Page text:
Sunday, July 6, 2014

Three arguments for strengthening the US rebalance

The Strategist
4 Jul 2014
By Ali Wyne

Image courtesy of Flickr user The White House.
While the United States did not formally announce its rebalance to the Asia-Pacific region until January 2012, as part of the Pentagon’s Defense Strategic Guidance, President Obama and several of his top first-term officials—particularly Secretary of State Hillary Clinton, Assistant Secretary of State for East Asian and Pacific Affairs Kurt Campbell, and National Security Advisor Tom Donilon—had been presenting the strategic justification since the president assumed office three years earlier. They argued not only that the US needed to move on after nearly a decade of wars in the Middle East, but also that developments in the Asia-Pacific would likely shape the course of global order more than those in any other region. Europe did not figure prominently in the administration’s rationale for this shift: while Russia’s invasion of Georgia in August 2008 had caused some jitters across the continent, it generally came to be seen as an aberration from Europe’s post-Cold War peace, not a harbinger of Russian revanchism.

Now, however, after three crises—the acceleration of civil war in Syria, Russia’s incursion into Ukraine, and the ascendance of the Islamic State of Iraq and the Levant—a growing number of observers are urging the Obama administration to reconsider its approaches to the Levant and Eastern Europe. Robert Kagan, for example, told Walter Russell Mead last month that ‘we are back to having three regions in the world, all requiring a security commitment from the United States, as they traditionally have.’ Some critics of the administration’s foreign policy contend that in reducing America’s focus on counterterrorism and emphasising the growing role of geoeconomics in US engagement abroad, it has tried to wish away old-fashioned geopolitics.

As it prepares to release its new national-security strategy, the administration might be able to strengthen its case for focusing on the Asia-Pacific by making three arguments.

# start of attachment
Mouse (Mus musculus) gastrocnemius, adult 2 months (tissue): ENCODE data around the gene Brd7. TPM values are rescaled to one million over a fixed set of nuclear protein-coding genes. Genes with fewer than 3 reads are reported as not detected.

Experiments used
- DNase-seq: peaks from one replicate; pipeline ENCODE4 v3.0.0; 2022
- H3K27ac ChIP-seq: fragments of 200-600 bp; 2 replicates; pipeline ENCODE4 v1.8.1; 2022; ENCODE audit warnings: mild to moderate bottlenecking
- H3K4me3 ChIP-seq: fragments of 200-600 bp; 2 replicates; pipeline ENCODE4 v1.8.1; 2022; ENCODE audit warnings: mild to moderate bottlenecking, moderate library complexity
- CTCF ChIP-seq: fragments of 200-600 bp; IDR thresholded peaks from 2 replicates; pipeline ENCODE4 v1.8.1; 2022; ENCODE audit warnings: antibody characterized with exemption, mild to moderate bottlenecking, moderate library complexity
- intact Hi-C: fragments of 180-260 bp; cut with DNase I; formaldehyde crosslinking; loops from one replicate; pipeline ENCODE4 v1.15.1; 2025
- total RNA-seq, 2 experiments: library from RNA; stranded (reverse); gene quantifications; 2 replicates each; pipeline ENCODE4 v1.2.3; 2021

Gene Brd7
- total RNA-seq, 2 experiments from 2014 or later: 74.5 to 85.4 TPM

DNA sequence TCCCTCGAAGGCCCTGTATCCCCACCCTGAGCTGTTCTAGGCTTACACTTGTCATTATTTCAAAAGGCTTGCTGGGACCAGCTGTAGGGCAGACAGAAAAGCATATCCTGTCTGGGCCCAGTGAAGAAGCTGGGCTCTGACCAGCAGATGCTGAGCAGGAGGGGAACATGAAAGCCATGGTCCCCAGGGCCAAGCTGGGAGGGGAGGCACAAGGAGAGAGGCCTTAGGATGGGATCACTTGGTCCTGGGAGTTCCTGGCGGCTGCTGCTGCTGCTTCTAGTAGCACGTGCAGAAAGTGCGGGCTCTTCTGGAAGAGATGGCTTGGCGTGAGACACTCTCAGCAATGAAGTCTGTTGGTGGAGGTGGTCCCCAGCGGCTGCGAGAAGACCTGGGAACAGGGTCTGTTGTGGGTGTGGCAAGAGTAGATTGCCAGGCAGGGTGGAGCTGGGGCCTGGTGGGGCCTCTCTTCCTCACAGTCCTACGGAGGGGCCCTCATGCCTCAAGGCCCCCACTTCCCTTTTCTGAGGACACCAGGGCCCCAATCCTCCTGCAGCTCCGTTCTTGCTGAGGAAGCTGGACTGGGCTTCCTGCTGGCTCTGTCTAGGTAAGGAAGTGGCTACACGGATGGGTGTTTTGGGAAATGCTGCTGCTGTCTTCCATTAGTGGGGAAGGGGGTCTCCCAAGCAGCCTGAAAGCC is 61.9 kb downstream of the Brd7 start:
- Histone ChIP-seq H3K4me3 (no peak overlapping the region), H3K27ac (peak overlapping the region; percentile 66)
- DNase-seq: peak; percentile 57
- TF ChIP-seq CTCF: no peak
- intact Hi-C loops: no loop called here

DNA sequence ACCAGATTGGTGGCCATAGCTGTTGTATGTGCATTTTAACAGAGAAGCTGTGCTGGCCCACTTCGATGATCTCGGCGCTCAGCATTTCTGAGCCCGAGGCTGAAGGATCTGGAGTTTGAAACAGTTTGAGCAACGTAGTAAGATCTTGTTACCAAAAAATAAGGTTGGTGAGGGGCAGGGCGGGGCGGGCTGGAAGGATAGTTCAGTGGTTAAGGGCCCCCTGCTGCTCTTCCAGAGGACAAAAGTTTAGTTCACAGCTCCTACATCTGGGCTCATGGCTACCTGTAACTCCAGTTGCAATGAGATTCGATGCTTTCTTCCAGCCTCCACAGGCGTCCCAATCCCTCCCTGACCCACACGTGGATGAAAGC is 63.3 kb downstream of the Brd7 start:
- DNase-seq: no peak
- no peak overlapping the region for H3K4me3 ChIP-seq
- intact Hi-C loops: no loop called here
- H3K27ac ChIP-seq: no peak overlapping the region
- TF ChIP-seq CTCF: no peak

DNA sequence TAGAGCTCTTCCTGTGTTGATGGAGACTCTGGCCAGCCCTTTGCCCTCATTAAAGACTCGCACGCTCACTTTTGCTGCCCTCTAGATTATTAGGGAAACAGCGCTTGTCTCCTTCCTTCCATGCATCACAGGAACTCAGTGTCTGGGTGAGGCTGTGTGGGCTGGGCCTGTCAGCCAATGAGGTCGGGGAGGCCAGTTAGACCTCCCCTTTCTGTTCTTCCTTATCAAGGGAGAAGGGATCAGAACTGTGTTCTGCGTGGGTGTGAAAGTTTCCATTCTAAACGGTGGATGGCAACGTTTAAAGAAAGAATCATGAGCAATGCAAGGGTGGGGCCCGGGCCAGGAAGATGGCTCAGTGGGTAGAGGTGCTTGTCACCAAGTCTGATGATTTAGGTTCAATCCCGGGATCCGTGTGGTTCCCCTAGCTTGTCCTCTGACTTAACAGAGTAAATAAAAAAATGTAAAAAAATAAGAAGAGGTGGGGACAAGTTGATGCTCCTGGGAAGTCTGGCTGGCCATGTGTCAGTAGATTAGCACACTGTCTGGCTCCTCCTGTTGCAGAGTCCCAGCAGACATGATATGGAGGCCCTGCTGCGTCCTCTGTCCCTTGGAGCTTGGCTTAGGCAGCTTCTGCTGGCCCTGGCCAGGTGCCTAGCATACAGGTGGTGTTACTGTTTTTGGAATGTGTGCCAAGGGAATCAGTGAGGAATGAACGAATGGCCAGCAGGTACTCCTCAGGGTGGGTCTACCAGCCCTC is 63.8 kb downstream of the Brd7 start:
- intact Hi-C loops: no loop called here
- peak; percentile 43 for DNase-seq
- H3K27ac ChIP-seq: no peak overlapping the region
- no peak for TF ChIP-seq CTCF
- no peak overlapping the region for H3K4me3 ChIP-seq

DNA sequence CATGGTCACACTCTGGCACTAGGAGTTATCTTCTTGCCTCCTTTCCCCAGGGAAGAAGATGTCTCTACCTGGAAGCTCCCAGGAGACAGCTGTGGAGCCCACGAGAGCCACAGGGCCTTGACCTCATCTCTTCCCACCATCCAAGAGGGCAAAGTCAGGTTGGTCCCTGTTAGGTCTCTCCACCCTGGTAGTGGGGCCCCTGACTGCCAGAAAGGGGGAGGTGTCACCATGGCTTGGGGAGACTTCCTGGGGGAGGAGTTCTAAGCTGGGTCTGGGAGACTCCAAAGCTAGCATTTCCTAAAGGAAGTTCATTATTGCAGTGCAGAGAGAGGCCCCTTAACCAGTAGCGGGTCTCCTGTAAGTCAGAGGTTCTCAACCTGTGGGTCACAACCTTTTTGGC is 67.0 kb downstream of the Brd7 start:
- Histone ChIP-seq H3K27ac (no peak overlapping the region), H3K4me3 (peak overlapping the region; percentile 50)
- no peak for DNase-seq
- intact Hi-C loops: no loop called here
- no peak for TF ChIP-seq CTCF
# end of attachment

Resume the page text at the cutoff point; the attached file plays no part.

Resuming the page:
1. The trends that motivated the rebalance did not emerge in the late 2000s; they were apparent in the aftermath of the Cold War.

Ashley Tellis noted at the beginning of the year that ‘[s]ince at least the early 1990s it was obvious that the broad Indo-Pacific littorals were going to shape the future global system. There has been a steady shift of power as well as of [the] productive base from the old Anglo-Saxon world to the new peripheries of Asia….why did it take the United States so long to rebalance?’ The administration should not frame the rebalance as a response to America’s preoccupation in Iraq and Afghanistan; rather, it should argue that devoting more time, focus, and resources to the Asia-Pacific would have been sensible even if 9/11 had not happened and reoriented US national-security policy.

Take the defining strategic development of our times and the ostensible motivation behind America’s rebalance, the rise of China: America’s present concerns about that phenomenon are remarkably similar to those it expressed two decades earlier. Typical of mainstream coverage at the time, a July 7, 1995 New York Times article noted that ‘a growing number of officials and analysts [from the US, the European Union, and China’s neighbors] have recently started to voice some misgivings’ about engaging China. ‘They worry that an economically dynamic China…may be aiming to become the dominant power in Asia, able and willing to use military force to achieve nationalistic objectives.’ Rebalancing to the Asia-Pacific then would not only have eased the strategic drift that emerged in US foreign policy with the collapse of the Soviet threat; it would also have enabled the US to think creatively about managing China’s rise at a time when the gap between the two countries’ comprehensive national power was far larger than it is now.

2. Other major powers have concluded that the Asia-Pacific will be the nexus of global politics this century.

Russia had already begun ‘looking east’ prior to developments of recent months. It is now accelerating that tack: while it primarily seeks to turn its transactional partnership with China into a strategic alliance, it is also, in a quiet hedge, trying to strengthen its relations with China’s neighbors. Even India is looking east: Prime Minister Narendra Modi is intent on strengthening his country’s trade and investment partnerships with India’s smaller neighbors as well as with Japan, South Korea, and Australia. There is also good reason to believe that Western Europe, concerned by relative US decline and the erosion of transatlantic ties, will try to strengthen its foothold in the Asia-Pacific.

3. Developments outside of the Asia-Pacific do not diminish its strategic centrality.

A foreign policy that aligns with enduring trends in the international system is likely to husband limited power resources more effectively than one that tracks the latest crisis. However the crises in Eastern Europe and the Levant play out, the Asia-Pacific’s shares of gross world product, global military expenditures, and other significant metrics will almost certainly continue to rise. The rebalance represents an appropriate grand-order recasting of US priorities; if Washington seeks to remain a leader, not simply serve as a firefighter, it should pursue that recalibration vigorously.

Ali Wyne is a contributing analyst at Wikistrat and a coauthor of Lee Kuan Yew: The Grand Master’s Insights on China, the United States, and the World (2013).

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